How To Stop Living From Paycheck To Paycheck
Is there any better feeling than receiving a paycheck at the end of two weeks? We can definitely think of something: actually holding onto your cash. As an adult, it gets harder to hold onto your hard-earned money. Between having to pay rent, picking up groceries, and spending here and there on entertainment, money’s not easy to come by.
Research has shown that approximately 37% of Americans don’t have any plans to save for the future. Additionally, the First National Bank of Omaha conducted a survey earlier this year that showed a good chunk of Americans (49%) don’t have enough in savings to last three months. 53% said that they’re also living paycheck to paycheck.
We know those numbers sound scary, but we’re here to help. To avoid getting caught in the same rut, we’ve compiled a few tips to help you save for your future.
Set a Budget
One of the best things you can do for yourself is to set a budget. When you get your paycheck, take note of how much you spend on essentials. From there, take into account how much you spend on non-essentials. If you notice that you’re living outside your means, it’s time to make some adjustments.
Keep your receipts, start a cash diet, or document your spending in a journal. You’ll get a much better sense of your spending when it’s physically in front of you. From there, you can determine how much you should really be spending. Not only do you save at the end of the month, but you also stash money aside for emergencies.
Start an Emergency Fund
Speaking of emergencies, there’s nothing wrong with keeping some cash on deck for such events. In fact, your future self will be infinitely grateful for your past actions. Emergency funds are an essential part of keeping yourself afloat in tough situations. But, how much is necessary?
Your fund boils down to your individual situation. Rather than aiming for a particular number, The Balance suggests you shoot for an appropriate number based on your life. There is such a thing as overfunding your emergency stash, so don’t go broke trying to protect your future self. The Balance suggests considering the recommended amounts from experts and also treating your emergency fund like an insurance plan.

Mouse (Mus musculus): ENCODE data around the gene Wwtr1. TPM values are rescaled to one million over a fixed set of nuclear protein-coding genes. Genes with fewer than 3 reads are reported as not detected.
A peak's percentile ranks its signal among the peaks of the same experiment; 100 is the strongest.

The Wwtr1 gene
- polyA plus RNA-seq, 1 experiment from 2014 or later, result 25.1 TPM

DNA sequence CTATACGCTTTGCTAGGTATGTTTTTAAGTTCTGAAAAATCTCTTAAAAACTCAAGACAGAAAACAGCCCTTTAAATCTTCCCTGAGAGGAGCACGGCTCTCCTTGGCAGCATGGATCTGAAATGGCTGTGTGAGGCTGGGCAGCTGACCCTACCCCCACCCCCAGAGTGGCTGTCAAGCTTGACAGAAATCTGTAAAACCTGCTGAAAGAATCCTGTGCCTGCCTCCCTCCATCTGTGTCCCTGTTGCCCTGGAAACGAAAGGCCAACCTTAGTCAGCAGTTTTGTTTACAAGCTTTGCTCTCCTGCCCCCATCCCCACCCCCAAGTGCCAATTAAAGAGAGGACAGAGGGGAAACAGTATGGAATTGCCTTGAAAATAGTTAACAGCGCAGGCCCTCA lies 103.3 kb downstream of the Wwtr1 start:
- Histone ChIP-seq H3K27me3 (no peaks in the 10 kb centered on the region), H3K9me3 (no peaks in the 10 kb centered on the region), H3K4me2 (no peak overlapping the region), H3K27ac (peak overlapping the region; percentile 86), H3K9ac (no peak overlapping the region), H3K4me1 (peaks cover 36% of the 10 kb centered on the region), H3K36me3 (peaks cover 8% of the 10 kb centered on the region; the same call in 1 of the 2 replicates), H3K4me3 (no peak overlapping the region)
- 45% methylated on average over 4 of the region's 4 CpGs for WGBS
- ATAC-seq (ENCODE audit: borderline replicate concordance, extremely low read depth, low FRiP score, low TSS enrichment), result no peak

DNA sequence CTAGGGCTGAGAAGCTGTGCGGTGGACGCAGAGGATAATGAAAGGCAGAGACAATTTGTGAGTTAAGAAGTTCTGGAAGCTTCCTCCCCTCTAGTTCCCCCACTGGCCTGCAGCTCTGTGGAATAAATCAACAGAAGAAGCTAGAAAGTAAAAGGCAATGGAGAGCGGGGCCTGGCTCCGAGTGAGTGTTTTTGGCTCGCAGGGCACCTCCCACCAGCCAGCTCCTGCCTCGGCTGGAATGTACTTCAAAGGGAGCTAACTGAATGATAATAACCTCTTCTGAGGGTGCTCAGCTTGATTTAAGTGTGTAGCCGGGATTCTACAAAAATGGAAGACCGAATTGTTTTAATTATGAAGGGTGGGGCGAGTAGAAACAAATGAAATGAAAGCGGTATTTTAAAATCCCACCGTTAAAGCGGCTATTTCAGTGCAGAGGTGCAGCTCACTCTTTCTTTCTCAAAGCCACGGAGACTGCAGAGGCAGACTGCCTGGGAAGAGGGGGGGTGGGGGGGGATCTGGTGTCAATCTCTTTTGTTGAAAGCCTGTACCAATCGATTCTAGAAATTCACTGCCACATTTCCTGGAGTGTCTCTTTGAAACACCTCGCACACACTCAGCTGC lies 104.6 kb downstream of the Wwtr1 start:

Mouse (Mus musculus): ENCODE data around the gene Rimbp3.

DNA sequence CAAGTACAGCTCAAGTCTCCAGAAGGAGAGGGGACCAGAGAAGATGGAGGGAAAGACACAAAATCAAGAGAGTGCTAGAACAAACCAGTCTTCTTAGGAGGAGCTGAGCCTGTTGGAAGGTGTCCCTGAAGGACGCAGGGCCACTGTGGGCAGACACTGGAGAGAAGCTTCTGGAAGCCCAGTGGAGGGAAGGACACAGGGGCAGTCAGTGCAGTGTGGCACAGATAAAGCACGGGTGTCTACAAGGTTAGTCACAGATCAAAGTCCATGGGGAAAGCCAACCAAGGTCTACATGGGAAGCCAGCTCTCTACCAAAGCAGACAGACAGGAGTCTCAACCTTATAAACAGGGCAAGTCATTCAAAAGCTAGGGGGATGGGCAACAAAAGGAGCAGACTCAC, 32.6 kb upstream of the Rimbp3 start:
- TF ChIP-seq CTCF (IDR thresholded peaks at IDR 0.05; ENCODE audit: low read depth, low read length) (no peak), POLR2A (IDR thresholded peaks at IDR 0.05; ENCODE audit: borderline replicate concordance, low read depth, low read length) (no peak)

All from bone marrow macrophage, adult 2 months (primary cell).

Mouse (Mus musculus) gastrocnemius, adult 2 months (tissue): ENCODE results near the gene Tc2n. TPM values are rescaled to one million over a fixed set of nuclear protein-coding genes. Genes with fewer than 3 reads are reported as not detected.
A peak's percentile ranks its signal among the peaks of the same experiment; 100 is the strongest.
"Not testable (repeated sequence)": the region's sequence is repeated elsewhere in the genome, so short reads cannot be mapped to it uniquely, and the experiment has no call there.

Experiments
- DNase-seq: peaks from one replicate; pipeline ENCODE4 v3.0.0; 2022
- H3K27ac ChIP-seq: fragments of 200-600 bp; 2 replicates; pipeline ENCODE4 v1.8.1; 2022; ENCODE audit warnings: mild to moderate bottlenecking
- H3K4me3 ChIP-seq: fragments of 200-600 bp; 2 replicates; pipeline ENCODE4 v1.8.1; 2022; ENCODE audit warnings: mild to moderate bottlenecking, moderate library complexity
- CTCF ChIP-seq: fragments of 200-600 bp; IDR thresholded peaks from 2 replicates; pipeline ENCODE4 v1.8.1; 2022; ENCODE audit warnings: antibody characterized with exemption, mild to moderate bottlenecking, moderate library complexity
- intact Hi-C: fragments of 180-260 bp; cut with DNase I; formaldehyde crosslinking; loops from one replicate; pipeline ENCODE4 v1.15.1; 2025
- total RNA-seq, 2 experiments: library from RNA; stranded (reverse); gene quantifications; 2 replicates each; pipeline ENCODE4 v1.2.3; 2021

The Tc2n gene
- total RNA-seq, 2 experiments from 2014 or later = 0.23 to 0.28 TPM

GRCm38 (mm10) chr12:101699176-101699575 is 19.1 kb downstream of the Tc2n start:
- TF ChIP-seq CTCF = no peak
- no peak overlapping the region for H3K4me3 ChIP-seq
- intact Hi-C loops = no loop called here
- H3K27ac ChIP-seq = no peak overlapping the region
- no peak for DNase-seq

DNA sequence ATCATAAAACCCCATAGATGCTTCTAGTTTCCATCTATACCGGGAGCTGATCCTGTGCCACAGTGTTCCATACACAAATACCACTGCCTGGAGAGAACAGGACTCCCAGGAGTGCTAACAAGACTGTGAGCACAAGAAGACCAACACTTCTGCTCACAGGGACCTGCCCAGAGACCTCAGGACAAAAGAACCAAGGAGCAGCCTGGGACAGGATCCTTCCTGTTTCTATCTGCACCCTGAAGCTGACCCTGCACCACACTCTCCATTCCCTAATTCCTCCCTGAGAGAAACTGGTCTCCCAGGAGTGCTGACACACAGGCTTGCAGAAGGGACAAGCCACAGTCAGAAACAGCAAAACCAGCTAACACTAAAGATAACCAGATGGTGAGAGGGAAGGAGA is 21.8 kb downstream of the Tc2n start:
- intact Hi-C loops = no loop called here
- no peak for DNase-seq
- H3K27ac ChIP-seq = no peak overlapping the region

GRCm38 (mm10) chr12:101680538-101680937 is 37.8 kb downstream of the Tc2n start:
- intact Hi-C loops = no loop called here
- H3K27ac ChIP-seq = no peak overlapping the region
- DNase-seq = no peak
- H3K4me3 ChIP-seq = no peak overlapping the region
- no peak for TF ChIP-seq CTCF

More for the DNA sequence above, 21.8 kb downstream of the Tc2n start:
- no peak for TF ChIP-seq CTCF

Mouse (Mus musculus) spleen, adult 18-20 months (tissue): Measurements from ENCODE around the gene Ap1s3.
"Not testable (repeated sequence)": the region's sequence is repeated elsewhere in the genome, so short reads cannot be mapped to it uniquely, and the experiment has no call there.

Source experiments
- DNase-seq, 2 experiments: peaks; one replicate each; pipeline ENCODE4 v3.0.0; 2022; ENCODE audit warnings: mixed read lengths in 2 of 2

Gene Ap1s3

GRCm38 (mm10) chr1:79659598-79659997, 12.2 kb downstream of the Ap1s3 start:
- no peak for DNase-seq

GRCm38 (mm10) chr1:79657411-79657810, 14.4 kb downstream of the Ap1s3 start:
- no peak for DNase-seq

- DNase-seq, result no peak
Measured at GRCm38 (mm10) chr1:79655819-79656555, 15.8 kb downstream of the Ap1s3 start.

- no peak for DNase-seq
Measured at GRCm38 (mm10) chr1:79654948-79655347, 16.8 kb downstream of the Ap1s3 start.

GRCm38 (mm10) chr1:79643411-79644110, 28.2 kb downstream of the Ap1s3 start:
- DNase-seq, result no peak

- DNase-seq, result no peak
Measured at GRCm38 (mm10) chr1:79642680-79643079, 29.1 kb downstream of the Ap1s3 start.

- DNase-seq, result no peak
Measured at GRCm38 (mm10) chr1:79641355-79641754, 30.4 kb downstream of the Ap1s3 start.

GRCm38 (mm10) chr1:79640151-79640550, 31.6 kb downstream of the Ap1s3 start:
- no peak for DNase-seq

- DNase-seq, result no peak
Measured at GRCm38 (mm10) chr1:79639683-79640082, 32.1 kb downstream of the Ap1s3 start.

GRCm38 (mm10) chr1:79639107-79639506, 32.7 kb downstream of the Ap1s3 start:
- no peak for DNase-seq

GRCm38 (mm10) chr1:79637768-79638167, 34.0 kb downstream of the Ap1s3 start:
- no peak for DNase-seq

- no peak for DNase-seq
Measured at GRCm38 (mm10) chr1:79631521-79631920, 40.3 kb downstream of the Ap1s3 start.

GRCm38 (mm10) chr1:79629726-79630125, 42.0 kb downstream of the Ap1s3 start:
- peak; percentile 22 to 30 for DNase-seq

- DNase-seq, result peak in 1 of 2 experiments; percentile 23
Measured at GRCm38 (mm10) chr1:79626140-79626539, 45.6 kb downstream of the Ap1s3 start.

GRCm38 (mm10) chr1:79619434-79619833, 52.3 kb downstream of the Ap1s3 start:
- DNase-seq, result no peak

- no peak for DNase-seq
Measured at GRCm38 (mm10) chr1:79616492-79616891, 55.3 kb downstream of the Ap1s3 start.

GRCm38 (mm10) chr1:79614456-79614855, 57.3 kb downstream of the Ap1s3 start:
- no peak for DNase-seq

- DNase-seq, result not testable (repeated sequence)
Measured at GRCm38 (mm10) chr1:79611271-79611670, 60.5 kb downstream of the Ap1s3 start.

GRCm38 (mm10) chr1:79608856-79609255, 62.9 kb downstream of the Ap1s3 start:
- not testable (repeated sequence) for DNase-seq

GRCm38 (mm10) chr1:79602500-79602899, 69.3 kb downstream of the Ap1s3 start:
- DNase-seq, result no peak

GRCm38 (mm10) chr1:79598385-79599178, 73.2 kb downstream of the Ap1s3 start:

Look Into Your Debts
There’s no denying the convenience of paying with plastic. We don’t need to worry about being out of money when we need it most. The problem, however, with plastic is that we often don’t take our spending into account. One day we have money, the next, we’re completely out.
Credit cards are a huge culprit for debt. But it also stems from things like student loans, car payments, mortgages, etc. When bills and debt become part of your daily life, it’s easy to forget that you should pay more attention to them. Make a commitment to finally get yourself out of debt rather than spend on little things you don’t need. It can definitely take a while, but it’s worth it in the end.
Consider Automatic Savings
Something else you can try is automatic deposits into a savings account. You can easily tweak the settings of your bank accounts online. You can also determine how much you want to save so you won’t get caught with no money. Every two weeks, you’ll deposit a check and a portion of it will go right into a savings account, all without you having to lift a finger. Like many things in life, an automatic deposit will become natural. At the end of six months or even a year, you’ll surprise yourself with how much you can save.
Saving money is never easy, but it’s necessary to ensure a better life for yourself and your loved ones. Having savings feels amazing; it’s certainly better than living paycheck to paycheck. Take your financial planning seriously and you won’t be disappointed with your growing savings account.
It’s true what they say: money makes the world go round. In order to succeed in this life, you need to have a good grasp of key financial concepts. That’s where Moneymade comes in. Our mission is to provide you with the best financial advice and information to help you navigate this ever-changing world. Sometimes, generating wealth just requires common sense. Don’t max out your credit card if you can’t afford the interest payments. Don’t overspend on Christmas shopping. When ordering gifts on Amazon, make sure you factor in taxes and shipping costs. If you need a new car, consider a model that’s easy to repair instead of an expensive BMW or Mercedes. Sometimes you dream vacation to Hawaii or the Bahamas just isn’t in the budget, but there may be more affordable all-inclusive hotels if you know where to look.
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The Moneymade team